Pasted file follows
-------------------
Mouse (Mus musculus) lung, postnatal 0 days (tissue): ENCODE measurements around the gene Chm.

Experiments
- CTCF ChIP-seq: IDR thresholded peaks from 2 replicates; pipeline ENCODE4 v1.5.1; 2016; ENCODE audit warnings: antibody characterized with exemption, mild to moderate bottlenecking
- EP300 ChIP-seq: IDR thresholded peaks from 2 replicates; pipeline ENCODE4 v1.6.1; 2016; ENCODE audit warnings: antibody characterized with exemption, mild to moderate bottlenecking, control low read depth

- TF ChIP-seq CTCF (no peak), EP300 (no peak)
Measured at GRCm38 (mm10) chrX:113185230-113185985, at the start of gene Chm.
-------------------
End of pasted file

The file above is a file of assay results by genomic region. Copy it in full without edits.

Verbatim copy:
Mouse (Mus musculus) lung, postnatal 0 days (tissue): ENCODE measurements around the gene Chm.

Experiments
- CTCF ChIP-seq: IDR thresholded peaks from 2 replicates; pipeline ENCODE4 v1.5.1; 2016; ENCODE audit warnings: antibody characterized with exemption, mild to moderate bottlenecking
- EP300 ChIP-seq: IDR thresholded peaks from 2 replicates; pipeline ENCODE4 v1.6.1; 2016; ENCODE audit warnings: antibody characterized with exemption, mild to moderate bottlenecking, control low read depth

- TF ChIP-seq CTCF (no peak), EP300 (no peak)
Measured at GRCm38 (mm10) chrX:113185230-113185985, at the start of gene Chm.